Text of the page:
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'Lean On Pete': A Dispiriting Detour On The Way To The Glue Factory

Andrew Haigh directs a story about a boy (Charlie Plummer) who befriends a horse marked for slaughter.
Scott Patrick Green
Andrew Haigh directs a story about a boy (Charlie Plummer) who befriends a horse marked for slaughter.

A boy-and-his-horse drama that's not designed for horse lovers, Lean on Pete is a movie in two parts. The first and better half is melancholy, but with encouraging glimmers of humanity. The second chapter is mostly grim, and when it finally offers a sort-of-happy ending, few viewers will be in the mood to accept it.

The film is distinguished by a sensitive lead performance from Charlie Plummer (the hapless kidnapping victim in All the Money in the World) and effective if well-precedented turns from Steve Buscemi and Chloe Sevigny. As its scenario goes from sad to worse, though, the movie seems to aspire only to bumming everybody out.

When we meet gawky, half-lost 15-year-old Charley (Plummer), he has no mother and not much of a father. Ray (Travis Fimmel) is more like a friendly but irresponsible older brother, too busy chasing women (including married ones) to pay much attention to the kid. Some of Ray's temporary girlfriends offer Charley a semblance of maternal affection, but by now the boy knows they won't be around long.

Since he and his dad just relocated to Portland, Oregon, Charley is friendless. (The era is unclear, but the boy doesn't appear to have Internet access to any of his acquaintances.) Charley is drawn to the shabby racetrack near his new house, and soon finds himself working part-time for Del (Buscemi), who ekes out a living by racing a few past-their-prime horses. One of them is named Lean on Pete.

Aside from lecturing Charley about his feral style of consuming meals, the boy's crusty new boss doesn't show much potential as a surrogate father. Charley gets more warmth and guidance from Bonnie (Sevigny), an almost-washed-up jockey who warns him not to become fond of any of the horses. "You can't think of them as pets," she says.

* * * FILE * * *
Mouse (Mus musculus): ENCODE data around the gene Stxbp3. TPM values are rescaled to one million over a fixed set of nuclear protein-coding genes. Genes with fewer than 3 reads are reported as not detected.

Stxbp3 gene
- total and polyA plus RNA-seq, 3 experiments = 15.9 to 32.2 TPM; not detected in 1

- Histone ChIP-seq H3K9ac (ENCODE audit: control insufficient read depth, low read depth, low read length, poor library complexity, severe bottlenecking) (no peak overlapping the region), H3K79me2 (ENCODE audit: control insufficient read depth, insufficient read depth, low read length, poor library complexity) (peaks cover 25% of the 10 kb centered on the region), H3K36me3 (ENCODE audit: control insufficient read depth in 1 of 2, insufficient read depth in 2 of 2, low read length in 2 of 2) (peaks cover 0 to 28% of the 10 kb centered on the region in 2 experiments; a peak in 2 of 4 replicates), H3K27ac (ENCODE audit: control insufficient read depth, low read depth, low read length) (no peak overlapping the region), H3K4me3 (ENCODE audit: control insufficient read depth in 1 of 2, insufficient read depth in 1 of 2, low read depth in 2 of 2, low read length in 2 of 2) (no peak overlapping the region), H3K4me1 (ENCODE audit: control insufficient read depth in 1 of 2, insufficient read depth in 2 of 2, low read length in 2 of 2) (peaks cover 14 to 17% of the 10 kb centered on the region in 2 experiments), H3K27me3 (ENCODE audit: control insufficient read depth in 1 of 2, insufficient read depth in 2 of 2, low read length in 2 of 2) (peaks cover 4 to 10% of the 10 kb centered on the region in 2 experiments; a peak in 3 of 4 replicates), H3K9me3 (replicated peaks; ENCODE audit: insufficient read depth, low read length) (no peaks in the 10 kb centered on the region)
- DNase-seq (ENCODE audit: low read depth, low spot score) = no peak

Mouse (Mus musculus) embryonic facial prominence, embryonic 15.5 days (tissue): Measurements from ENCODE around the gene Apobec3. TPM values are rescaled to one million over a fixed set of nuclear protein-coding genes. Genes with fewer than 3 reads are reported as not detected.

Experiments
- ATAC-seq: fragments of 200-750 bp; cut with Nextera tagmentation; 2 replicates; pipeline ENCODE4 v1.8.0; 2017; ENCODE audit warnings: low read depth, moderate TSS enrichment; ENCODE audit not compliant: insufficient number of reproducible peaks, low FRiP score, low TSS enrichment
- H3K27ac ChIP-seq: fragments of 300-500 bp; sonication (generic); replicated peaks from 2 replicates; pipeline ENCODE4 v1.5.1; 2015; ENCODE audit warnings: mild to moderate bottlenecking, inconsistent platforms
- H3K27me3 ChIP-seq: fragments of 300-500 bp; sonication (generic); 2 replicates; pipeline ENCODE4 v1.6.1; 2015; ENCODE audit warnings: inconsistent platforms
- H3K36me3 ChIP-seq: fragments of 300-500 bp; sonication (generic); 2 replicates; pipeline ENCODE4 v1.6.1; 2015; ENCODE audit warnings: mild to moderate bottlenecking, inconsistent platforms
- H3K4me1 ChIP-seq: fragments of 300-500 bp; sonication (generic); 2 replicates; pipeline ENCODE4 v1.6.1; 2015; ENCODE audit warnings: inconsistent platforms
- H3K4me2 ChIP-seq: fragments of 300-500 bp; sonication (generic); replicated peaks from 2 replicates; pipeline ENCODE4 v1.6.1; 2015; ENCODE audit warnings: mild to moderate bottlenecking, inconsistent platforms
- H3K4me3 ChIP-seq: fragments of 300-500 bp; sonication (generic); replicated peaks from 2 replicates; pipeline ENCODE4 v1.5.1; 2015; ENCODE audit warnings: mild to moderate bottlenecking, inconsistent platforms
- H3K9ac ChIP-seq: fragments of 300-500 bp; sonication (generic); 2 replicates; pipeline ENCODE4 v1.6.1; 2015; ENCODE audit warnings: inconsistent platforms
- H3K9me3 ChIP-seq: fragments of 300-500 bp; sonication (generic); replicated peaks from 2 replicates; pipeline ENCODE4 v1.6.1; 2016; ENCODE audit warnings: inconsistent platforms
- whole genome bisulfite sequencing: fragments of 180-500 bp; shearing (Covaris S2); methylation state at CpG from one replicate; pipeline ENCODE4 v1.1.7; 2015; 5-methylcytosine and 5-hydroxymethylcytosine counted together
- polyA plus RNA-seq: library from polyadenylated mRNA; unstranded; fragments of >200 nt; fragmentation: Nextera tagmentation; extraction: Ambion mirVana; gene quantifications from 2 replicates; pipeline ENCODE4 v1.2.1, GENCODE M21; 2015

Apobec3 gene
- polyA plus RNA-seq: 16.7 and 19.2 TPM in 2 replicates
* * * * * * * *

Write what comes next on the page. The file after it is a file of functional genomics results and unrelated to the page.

Charley does anyway, and when Del decides to send Lean on Pete to an unspecified but probably equicidal new owner, the kid stages a rescue mission. Charley's goal is Wyoming, where he hopes he and the horse will be sheltered by a fondly remembered aunt (Alison Elliott) he hasn't seen in years. The trip, which plays as series of dispiriting episodes, doesn't work out quite as planned.

More than a hour before the film's end, alt-country-savvy viewers will probably have already guessed that the credits will roll under a doleful ditty by Bonnie "Prince" Billy.

Lean on Pete is based on a novel by Portland author and country-rocker Willy Vlautin, but was scripted and directed by Andrew Haigh, a Briton who's strictly attuned to the deceit and despair in the American experience. Moments of camaraderie are always fleeting or false, whether it's Charley's friendship with Bonnie or his alliance with a homeless man (Steve Zahn, playing against goofball type) whose amiability soon turns toxic.

The director's style is austere and terse, and for much of the movie Charley has only a horse to talk to. Plummer's intense yet unmannered presence does convey much of the kid's yearning and confusion, but his motivations are a little harder to discern.

It's telling that Danish cinematographer Magnus Jonck gives the Oregon landscapes a wintry feel, although the story is set in summer. Even those who aren't devastated by Lean on Pete are likely to exit the movie feeling a bit of a chill.

Copyright 2020 NPR. To see more, visit https://www.npr.org.

Mark Jenkins reviews movies for NPR.org, as well as for , which covers the Washington, D.C., film scene with an emphasis on art, foreign and repertory cinema.